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  • Writer's pictureCruzDay Law

What is Presiding Court?

Bexar County civil courts operate with what we call a presiding court system. What does that mean for you?

On the day your hearing is set, you and your attorney will appear in the Presiding Courtroom. All of the cases set for that day will be called by the Presiding Judge. There are two dockets we will address here – the 8:30 and the 9:00. The 8:30 docket is (largely) for matters where no testimony is needed and/or where everyone is in agreement. You may or may not be asked to appear for this hearing and, as of this date, these hearings can all happen over Zoom.


The 9:00 docket is where you are probably sitting wondering what is going on here. As the judge calls each case, the attorney or litigant will stand up and make an “announcement”. They may be on Zoom or in person depending on the case. There are several possible announcements. They include:


  1. Conferring – this means your attorney is going to talk to the other attorney (or litigant) and try to reach some kind of agreement. This happens a lot. Sometimes it results in you needing less time in front of the court. Sometimes it results in all your issues getting resolved without needing to go in front of a judge at all.

  2. Not Ready – this means someone doesn’t want the hearing to happen today. There are lots of reasons for this announcement, but the end result is that a judge is going to hear why that party isn’t ready and decide if the hearing will go forward today or not.

  3. Agreed Order to Come – this means everyone agreed and signed an Order. Your attorney will submit the Order to the Court and your day is done.

  4. Agreed Reset – this means everyone has agreed to a new date for the hearing. The court will move the hearing date and your day (today) is done.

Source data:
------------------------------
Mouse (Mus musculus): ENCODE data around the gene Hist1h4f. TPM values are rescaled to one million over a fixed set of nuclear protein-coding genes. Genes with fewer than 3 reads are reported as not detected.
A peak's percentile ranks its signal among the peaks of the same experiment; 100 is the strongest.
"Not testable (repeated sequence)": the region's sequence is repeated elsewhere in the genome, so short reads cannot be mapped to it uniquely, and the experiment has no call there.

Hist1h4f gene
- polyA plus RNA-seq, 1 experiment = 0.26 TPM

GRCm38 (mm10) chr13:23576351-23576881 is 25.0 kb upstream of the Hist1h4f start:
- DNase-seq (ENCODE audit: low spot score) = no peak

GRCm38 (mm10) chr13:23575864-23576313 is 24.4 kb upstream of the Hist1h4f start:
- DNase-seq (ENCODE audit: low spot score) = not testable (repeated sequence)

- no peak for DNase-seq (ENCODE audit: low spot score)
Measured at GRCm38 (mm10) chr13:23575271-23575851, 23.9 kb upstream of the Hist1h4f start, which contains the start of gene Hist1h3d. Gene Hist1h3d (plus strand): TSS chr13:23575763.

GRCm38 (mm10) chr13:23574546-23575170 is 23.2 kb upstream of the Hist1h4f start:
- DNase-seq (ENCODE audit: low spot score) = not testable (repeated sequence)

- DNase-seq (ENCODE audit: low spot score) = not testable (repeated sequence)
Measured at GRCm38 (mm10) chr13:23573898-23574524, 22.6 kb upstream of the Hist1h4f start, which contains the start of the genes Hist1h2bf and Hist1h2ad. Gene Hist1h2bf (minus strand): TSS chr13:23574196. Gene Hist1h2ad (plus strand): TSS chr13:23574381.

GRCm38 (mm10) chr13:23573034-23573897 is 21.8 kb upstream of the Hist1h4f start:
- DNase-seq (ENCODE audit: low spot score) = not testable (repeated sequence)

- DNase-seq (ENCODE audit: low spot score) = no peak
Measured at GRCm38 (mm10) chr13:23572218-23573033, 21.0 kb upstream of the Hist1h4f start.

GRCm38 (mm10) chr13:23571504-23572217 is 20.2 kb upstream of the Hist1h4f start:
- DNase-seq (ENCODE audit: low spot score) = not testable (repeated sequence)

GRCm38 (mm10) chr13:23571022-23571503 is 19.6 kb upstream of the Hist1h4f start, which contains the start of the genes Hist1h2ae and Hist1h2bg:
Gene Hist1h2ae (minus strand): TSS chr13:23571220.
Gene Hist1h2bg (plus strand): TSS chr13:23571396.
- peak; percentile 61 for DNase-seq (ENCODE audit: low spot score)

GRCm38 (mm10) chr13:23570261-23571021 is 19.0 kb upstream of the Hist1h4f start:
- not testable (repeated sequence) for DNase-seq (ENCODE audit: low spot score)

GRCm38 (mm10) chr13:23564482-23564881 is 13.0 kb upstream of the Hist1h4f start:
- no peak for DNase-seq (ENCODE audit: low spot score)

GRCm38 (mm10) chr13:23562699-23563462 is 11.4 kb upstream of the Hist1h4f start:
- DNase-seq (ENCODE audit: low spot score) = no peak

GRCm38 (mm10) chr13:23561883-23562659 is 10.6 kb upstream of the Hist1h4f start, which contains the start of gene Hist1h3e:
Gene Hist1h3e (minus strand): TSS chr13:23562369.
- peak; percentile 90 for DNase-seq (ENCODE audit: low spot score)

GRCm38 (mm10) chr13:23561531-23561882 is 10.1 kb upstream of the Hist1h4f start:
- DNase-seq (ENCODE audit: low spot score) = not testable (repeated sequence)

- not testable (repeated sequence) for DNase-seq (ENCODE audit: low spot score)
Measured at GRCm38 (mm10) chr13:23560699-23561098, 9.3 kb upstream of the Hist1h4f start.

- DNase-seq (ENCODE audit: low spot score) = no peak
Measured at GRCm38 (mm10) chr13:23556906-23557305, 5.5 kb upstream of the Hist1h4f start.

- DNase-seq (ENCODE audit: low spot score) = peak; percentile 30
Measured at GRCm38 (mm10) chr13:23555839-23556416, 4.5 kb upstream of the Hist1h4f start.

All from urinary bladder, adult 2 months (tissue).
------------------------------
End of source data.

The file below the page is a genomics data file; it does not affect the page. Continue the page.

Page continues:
5. Time Announcement – One of the attorneys will tell the Presiding Judge how long they think they will need for your matter to be heard. A lot goes into this, and you should discuss with your attorney how they expect the hearing to go, how many witnesses will be called, and what kind of evidence may be presented. Generally, the shorter the time announcement, the faster you will get heard. But be careful – if your attorney tells the Court they only need an hour and they end up needing more than that, there is a risk the Judge will make you come back another day to finish up. If your attorney thinks your case will take an exceptionally long time to be heard, they may have gotten a special setting in a different court with a set date.


Now, you wait. If there are not a lot of cases, you have a short announcement, and there are lots of judges available, you may get assigned immediately. But if there is a long docket and you need a lot of time to present your case and many of the judges are out (or unavailable because they are hearing other matters), you could sit and wait all day. Your attorney should discuss this with you once they have some idea how long the wait may be. They may suggest you reset the hearing if it looks particularly dire.


Once the Presiding Judge gets to assign you out, they will tell you which Judge to go see. You will go to that courtroom (or log in virtually) and see the Judge who will hear your actual case. This Judge may have heard something previously in your case. Don’t assume they will remember you. They probably won’t. Further, you may never get assigned to this Judge again. The battle to be fought is over whatever issue has brought you to Court that day. Here is where your attorney’s skill comes in. Your attorney will have to bring this Judge up to speed on where your case is, quickly but thoroughly; they will have to narrow the focus to whatever the issue is that day for the Judge; and they will have to tailor their arguments and case presentation to the particular personality of the Judge you are sent to. Your attorney may have some advice for you in the elevator on the way up about the particular judge, so listen carefully.


The Bexar County Presiding system is unique and can be confusing. Trust in a local firm that practices exclusively in the area of family law and is well-versed in the twists and turns of our system. Your attorney should be able to pivot and tailor their presentation quickly if they spend any significant time practicing family law in Bexar County. We are used to adapting and adjusting on the fly. Call us at 210-201-4996 or fill out a Contact Us form to set up a consultation regarding your specific issues.


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